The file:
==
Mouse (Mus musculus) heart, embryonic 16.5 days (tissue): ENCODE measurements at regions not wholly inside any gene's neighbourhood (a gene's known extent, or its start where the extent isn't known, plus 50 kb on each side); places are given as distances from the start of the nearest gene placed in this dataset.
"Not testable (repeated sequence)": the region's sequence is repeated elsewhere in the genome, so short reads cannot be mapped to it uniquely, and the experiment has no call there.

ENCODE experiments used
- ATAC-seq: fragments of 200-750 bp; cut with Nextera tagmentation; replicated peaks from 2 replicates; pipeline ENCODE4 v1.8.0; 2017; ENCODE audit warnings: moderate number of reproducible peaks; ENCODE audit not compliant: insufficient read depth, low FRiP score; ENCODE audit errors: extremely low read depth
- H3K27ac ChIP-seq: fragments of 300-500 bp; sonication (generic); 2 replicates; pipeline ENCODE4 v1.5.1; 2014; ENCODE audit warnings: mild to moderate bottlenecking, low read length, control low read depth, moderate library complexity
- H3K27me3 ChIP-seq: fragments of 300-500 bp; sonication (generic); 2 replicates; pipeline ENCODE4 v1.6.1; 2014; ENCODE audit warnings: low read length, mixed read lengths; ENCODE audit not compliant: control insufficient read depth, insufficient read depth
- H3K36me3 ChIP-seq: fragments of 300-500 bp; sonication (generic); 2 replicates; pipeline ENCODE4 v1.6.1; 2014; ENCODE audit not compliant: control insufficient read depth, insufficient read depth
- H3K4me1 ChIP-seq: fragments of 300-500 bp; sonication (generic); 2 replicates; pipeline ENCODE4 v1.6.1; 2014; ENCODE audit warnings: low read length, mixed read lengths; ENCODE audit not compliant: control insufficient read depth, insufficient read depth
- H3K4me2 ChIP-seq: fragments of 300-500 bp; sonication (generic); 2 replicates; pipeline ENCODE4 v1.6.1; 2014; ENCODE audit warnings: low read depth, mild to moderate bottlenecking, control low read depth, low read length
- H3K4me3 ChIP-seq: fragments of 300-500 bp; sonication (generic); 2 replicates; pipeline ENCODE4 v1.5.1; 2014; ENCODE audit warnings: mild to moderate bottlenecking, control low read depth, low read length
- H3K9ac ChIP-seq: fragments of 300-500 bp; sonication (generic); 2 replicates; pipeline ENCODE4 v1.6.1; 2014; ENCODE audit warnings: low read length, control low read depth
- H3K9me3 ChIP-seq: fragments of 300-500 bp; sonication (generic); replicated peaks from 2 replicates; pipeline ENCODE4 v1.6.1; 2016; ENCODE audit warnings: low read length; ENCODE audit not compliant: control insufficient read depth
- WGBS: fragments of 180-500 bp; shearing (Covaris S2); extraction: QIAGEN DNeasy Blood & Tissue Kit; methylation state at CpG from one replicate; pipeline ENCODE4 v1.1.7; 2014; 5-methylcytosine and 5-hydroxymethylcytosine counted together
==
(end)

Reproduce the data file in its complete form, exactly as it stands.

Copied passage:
Mouse (Mus musculus) heart, embryonic 16.5 days (tissue): ENCODE measurements at regions not wholly inside any gene's neighbourhood (a gene's known extent, or its start where the extent isn't known, plus 50 kb on each side); places are given as distances from the start of the nearest gene placed in this dataset.
"Not testable (repeated sequence)": the region's sequence is repeated elsewhere in the genome, so short reads cannot be mapped to it uniquely, and the experiment has no call there.

ENCODE experiments used
- ATAC-seq: fragments of 200-750 bp; cut with Nextera tagmentation; replicated peaks from 2 replicates; pipeline ENCODE4 v1.8.0; 2017; ENCODE audit warnings: moderate number of reproducible peaks; ENCODE audit not compliant: insufficient read depth, low FRiP score; ENCODE audit errors: extremely low read depth
- H3K27ac ChIP-seq: fragments of 300-500 bp; sonication (generic); 2 replicates; pipeline ENCODE4 v1.5.1; 2014; ENCODE audit warnings: mild to moderate bottlenecking, low read length, control low read depth, moderate library complexity
- H3K27me3 ChIP-seq: fragments of 300-500 bp; sonication (generic); 2 replicates; pipeline ENCODE4 v1.6.1; 2014; ENCODE audit warnings: low read length, mixed read lengths; ENCODE audit not compliant: control insufficient read depth, insufficient read depth
- H3K36me3 ChIP-seq: fragments of 300-500 bp; sonication (generic); 2 replicates; pipeline ENCODE4 v1.6.1; 2014; ENCODE audit not compliant: control insufficient read depth, insufficient read depth
- H3K4me1 ChIP-seq: fragments of 300-500 bp; sonication (generic); 2 replicates; pipeline ENCODE4 v1.6.1; 2014; ENCODE audit warnings: low read length, mixed read lengths; ENCODE audit not compliant: control insufficient read depth, insufficient read depth
- H3K4me2 ChIP-seq: fragments of 300-500 bp; sonication (generic); 2 replicates; pipeline ENCODE4 v1.6.1; 2014; ENCODE audit warnings: low read depth, mild to moderate bottlenecking, control low read depth, low read length
- H3K4me3 ChIP-seq: fragments of 300-500 bp; sonication (generic); 2 replicates; pipeline ENCODE4 v1.5.1; 2014; ENCODE audit warnings: mild to moderate bottlenecking, control low read depth, low read length
- H3K9ac ChIP-seq: fragments of 300-500 bp; sonication (generic); 2 replicates; pipeline ENCODE4 v1.6.1; 2014; ENCODE audit warnings: low read length, control low read depth
- H3K9me3 ChIP-seq: fragments of 300-500 bp; sonication (generic); replicated peaks from 2 replicates; pipeline ENCODE4 v1.6.1; 2016; ENCODE audit warnings: low read length; ENCODE audit not compliant: control insufficient read depth
- WGBS: fragments of 180-500 bp; shearing (Covaris S2); extraction: QIAGEN DNeasy Blood & Tissue Kit; methylation state at CpG from one replicate; pipeline ENCODE4 v1.1.7; 2014; 5-methylcytosine and 5-hydroxymethylcytosine counted together